Aurubis is a leading global provider of non-ferrous metals and one of the largest copper recyclers in the world. The company is headquartered in Hamburg, Germany, and operates production sites in the EU and the US. The following is an excerpt from an interview conducted on the 3rd of February 2023, featuring Ferdinand von Oertzen and Elke Brinkmann from Aurubis, and Marvin Mane from Rize ETF.
The demand for metals such as copper, lithium, or gold will likely increase as these are essential to accelerate the green transition.
There is a huge potential in urban mining, as primary extraction of raw materials and metals is unsustainable and not able to meet increasing demand.
Reliable and affordable energy is needed in order for companies like Aurubis to excel.
The energy trilemma
Marvin (Rize ETF): Over the past year, energy has become one of the most widely discussed topics, largely due to the ongoing energy crisis, particularly in Germany. I’ve come across the concept of the energy trilemma, which has been highlighted in a recent interview with the CEO of BP. The Energy Trilemma is defined as the need to find balance between energy reliability, affordability, and sustainability. As your business model seems to be closely aligned with sustainable values, how do you address this trilemma? Is it crucial for you to use sustainable energy in the production of your metals?
Ferdinand (Aurubis): Let’s discuss these three pillars of energy within the Aurubis. Our production processes run around the clock and, despite being very energy efficient and well electrified, our production relies on a stable and reliable energy supply of electricity and other energy sources for our metallurgical production processes. So yes, we do need reliable and also affordable energy prices because we participate in a global sourcing market, where we compete with Chinese smelters, with European smelters, but also with the American smelters. Looking at the different global energy markets you find very different pricing for energy, whilst the global metal markets are very efficient. So additional costs that you have in Europe because of higher energy costs, can only partially be passed on to your customers. Nevertheless, we are very much focused on getting our electricity supply greener and more sustainable. How do we do that? We have different examples. It much depends on the local energy market. I want to mention here two examples within our group: In Bulgaria we have started investing into our own PV production and electricity production plants. Here we have the first solar park already in production with two additional PV parks announced in December. So, we will increase the capacity of our electricity production there with a target of 20% of our own produced green electricity. For our production site in Olen, Belgium, we signed a so-called power purchase agreement, or in short PPA, with Eneco which delivers green electricity to our production site in Belgium. From this PPA we will now cover 90% of the externally sourced electricity from 2023 onwards with green electricity. Our target is to balance these three pillars of energy: Sourcing reliable and affordable energy whilst pushing towards a greener electricity mix and becoming carbon neutral.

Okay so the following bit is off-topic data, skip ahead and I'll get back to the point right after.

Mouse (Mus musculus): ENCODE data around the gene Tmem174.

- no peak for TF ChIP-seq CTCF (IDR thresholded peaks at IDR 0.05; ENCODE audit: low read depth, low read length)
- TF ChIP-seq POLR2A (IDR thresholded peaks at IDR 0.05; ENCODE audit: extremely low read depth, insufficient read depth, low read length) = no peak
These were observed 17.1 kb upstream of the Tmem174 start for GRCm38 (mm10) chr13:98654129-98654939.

The impact of the IRA and GDIP on Aurubis